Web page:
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The night we felt like proper carolling chumps

PUBLISHED: 10:17 16 December 2017

Keith Skipper's Beeston carol singers were not as well organised as this lot...

Keith Skipper's Beeston carol singers were not as well organised as this lot...

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Keith Skipper remembers an eventful night carolling round his Mid-Norfolk village.

Taking cheerful little liberties with some of our favourite carols on local rounds in the 1950s prompted little more than gentle frowns of admonishment from those in charge of lamp-lit troubadours.

It required a more risky taste for adventure in a packed chapel for harvest festival celebrations when the urge to suggest “All is safely gathered in, some is troshed and gone to Lynn …” rose like a quivering shoof of corn travelling by elevator to top of the stack.

Perhaps an outside setting, wind ruffling hedgerows and cattle lowing just over the way, lent itself better to “While shepherds washed their socks by night, all seated round the tub …”. Indeed, by the time we reached the pub, quick snatches of “Arrest these Merry Gentlemen” and “Thirsty Noel” seemed perfectly composed for the occasion.

Harry Dawson’s hurricane lamp had a mind of its own on a rare outing, hissing and swinging at the end of a pole last employed on springtime gardening duty. Bertha Naylor’s accordion was soon pulling her along, opening notes punching holes in the country darkness.

Although this instrument would have been more at home in a Ploughshare Inn singalong, it did serve us better than an ancient violin forced into service on previous outings. It roused every dog in the neighbourhood along with a few broody hens to form a rival choir.

Bertha borrowed the accordion because she accepted a harmonium on wheels was not a practical alternative to a keen but uninspiring fiddler on the hoof. Veterans of these carol-singing marathons knew the importance of conserving energy and enthusiasm.

Just a couple of verses from Away in a Manger for households with young children. An abridged version of As With Gladness Men of Old before eight o’clock for Aunty May in The Street. Anything short and melodic for Walter and Polly. Walter always hauled back the curtain and recalled contributions of other years.

We had to present a united and unflagging front at The Major’s large residence, simply because a good performance would earn much-needed refreshments along with a considerable boost for party funds. He expected two carols, the lantern light above his front door going on to indicate he had heard the first and was anticipating the second.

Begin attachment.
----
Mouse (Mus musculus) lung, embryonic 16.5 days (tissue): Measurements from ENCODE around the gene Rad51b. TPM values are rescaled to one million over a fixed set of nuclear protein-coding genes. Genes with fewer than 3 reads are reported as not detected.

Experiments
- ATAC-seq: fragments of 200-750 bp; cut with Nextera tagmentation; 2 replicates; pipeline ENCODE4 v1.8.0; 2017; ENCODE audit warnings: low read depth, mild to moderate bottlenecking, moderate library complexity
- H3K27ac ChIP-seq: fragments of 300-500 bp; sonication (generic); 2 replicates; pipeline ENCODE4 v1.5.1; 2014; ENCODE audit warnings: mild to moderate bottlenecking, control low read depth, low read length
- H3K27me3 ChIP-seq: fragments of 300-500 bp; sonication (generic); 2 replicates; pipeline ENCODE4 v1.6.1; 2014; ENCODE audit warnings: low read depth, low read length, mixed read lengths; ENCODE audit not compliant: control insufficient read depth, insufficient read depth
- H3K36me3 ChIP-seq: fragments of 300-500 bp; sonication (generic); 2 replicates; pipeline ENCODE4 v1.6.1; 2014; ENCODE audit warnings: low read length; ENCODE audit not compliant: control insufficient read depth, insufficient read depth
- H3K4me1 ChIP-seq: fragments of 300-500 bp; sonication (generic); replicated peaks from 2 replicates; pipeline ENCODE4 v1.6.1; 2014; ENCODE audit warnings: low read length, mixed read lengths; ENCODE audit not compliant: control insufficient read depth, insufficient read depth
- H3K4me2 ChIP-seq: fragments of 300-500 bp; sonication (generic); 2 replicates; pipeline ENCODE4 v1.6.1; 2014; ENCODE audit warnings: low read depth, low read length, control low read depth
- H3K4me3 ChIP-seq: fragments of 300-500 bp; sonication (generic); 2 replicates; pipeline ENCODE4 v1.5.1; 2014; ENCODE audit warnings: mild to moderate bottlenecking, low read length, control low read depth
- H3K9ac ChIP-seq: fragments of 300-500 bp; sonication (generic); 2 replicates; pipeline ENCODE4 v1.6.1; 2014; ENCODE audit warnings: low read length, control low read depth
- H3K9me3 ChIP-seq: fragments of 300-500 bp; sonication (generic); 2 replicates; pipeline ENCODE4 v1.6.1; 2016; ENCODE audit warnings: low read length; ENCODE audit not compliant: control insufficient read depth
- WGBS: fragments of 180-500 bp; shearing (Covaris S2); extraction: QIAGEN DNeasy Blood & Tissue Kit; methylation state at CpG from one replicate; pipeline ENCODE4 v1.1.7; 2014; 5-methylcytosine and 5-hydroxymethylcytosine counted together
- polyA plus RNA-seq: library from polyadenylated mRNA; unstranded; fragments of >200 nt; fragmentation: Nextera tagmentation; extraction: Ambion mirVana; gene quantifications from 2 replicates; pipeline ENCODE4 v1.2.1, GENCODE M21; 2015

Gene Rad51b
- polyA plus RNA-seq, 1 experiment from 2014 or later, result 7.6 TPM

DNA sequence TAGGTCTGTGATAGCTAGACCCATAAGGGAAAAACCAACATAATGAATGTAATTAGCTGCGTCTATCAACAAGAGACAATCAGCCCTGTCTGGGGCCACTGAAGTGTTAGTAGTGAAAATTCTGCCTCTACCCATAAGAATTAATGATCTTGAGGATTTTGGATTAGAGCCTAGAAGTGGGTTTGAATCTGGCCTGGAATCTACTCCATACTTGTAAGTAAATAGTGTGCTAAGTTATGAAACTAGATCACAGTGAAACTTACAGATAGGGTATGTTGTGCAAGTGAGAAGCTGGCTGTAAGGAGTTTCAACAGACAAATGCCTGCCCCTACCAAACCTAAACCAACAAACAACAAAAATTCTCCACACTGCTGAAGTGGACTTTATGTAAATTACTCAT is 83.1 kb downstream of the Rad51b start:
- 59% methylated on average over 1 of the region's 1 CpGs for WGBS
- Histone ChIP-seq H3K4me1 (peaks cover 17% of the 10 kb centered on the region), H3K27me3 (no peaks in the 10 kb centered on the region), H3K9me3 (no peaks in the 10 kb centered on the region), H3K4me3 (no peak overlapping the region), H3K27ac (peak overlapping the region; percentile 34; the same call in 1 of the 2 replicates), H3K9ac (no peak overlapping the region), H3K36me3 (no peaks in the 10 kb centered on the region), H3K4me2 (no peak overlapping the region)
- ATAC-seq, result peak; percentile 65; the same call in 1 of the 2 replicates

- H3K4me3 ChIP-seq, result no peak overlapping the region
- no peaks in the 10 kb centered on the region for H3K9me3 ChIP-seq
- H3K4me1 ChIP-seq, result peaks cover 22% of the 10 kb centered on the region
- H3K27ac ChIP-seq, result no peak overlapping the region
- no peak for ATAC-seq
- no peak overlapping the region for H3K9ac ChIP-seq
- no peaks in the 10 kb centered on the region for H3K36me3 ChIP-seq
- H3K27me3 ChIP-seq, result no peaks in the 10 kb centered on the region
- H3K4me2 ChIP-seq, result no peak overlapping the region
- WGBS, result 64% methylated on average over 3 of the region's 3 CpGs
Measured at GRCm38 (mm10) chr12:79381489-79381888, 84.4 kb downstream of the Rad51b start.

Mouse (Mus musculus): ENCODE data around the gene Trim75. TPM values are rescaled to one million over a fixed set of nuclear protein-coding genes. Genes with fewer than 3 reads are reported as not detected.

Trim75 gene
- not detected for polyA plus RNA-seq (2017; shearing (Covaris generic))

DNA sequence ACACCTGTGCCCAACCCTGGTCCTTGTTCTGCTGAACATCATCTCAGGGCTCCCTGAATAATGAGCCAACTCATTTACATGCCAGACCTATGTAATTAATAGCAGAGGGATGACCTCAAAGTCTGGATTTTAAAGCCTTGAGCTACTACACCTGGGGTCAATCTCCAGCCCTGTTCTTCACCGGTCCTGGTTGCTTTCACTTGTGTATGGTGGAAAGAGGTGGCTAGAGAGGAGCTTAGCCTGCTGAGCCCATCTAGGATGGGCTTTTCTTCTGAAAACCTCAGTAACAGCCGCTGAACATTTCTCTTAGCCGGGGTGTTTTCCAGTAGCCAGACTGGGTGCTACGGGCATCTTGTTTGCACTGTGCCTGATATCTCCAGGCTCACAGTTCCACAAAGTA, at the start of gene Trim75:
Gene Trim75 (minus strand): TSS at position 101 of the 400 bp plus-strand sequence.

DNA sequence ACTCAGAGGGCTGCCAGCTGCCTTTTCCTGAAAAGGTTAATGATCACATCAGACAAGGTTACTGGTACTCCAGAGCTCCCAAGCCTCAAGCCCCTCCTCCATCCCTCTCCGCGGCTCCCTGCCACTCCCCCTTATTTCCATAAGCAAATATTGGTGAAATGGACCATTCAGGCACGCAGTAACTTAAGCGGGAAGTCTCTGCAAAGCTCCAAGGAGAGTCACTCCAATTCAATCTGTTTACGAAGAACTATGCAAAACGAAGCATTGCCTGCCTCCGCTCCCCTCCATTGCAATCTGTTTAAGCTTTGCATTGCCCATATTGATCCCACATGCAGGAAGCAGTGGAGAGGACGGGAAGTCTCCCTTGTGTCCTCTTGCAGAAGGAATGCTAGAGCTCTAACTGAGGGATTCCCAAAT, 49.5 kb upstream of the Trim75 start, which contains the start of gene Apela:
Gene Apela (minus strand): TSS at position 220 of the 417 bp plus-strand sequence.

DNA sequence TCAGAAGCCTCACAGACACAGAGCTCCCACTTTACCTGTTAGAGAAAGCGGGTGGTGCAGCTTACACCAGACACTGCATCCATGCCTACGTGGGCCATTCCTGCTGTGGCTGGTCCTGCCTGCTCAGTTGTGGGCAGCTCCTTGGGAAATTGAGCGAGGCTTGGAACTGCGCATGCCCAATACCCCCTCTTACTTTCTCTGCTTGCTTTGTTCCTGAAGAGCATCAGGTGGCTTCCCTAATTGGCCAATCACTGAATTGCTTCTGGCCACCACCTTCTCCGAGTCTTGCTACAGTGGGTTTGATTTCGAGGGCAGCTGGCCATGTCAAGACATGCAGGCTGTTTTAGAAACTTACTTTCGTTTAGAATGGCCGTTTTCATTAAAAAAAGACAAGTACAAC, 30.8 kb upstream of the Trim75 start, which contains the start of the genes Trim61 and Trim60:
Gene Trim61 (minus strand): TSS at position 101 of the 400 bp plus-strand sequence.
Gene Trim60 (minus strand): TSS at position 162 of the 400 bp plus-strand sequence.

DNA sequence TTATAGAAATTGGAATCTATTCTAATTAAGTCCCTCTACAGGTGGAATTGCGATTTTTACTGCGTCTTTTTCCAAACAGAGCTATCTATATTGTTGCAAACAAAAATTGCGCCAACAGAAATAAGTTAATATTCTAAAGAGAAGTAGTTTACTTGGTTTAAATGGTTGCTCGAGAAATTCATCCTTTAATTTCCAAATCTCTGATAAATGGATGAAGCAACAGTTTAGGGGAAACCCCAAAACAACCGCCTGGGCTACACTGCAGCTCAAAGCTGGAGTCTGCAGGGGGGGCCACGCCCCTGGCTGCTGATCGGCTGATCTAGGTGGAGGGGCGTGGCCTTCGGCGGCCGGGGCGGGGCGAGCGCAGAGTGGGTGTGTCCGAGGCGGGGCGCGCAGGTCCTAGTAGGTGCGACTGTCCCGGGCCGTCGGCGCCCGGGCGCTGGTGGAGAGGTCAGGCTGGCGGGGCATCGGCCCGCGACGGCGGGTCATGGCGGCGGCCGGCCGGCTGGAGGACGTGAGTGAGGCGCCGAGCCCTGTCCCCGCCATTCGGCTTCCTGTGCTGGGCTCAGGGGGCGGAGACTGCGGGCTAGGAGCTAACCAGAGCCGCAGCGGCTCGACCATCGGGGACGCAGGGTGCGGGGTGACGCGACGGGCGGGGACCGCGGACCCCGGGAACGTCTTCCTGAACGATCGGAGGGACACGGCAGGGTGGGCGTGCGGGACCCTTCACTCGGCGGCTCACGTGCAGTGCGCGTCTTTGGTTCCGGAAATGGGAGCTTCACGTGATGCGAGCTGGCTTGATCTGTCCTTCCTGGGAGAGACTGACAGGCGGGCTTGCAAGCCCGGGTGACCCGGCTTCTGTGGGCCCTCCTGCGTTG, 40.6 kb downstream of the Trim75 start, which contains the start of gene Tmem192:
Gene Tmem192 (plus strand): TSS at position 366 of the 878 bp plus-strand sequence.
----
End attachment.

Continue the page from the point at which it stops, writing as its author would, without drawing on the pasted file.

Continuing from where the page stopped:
He was Church. We were Chapel. But a pioneering ecumenical spirit laced mince pies and cocoa. We knew he sent oranges and sweets to the Sunday School bunfight. A note in the collection box to cover all the coins drew murmurs of excitement although the grown-ups as usual pretended not to notice. My mate Ernie was almost moved to contrition for inviting shepherds to wash their socks by night.

There’s something eerie about signposting It Came upon a Midnight Clear in pitch blackness. It was after such a rendition at one of the homes on the fringe of the parish that I urged two good friends to help me form a breakaway movement as We Three Kings of Close Harmony.

We headed for the other side of the village, strung out around the old aerodrome, appreciating the official warblers were most unlikely to get this far. Our aim, honestly, was to add any financial bonus to the kitty for our forthcoming Sunday School party.

Our repertoire was limited without those sheets Harry had distributed and then recovered as we stole off into the night. Our musical dovetailing was highly erratic, three hesitant voices finding each other somewhere in the middle of a verse rather at beginning or end. Frankly, it was more Donald Peers, Guy Mitchell and Frankie Laine than the Methodist Wandering Minstrels.

We collected two clear-offs, three you’ll wake the kids up and four complaints about interfering with Radio Luxembourg reception before a widow, deaf and frail, eventually answered bangs on her door with a bemused smile and crumpled copy of the Christian Herald.

She insisted we take it and then asked if we’d seen the Tote Man. We promised to keep an eye out for his bike. It never materialised – and nor did reward for our final rendition of the evening when we spied a white blob in the blackness. We poured ourselves into Silent Night.

I was volunteered to knock on the door. No reply. A dog agitated at the end of a chain. Another light went on several yards behind. A man emerged to put us right.

We’d been carolling the cowshed.

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